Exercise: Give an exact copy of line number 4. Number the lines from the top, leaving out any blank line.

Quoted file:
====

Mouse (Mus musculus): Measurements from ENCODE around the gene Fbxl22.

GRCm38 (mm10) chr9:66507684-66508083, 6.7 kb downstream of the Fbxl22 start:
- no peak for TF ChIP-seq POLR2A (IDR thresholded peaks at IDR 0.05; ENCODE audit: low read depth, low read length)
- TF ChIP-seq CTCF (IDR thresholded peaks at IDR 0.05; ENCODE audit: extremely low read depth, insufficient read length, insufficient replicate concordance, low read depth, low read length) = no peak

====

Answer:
- TF ChIP-seq CTCF (IDR thresholded peaks at IDR 0.05; ENCODE audit: extremely low read depth, insufficient read length, insufficient replicate concordance, low read depth, low read length) = no peak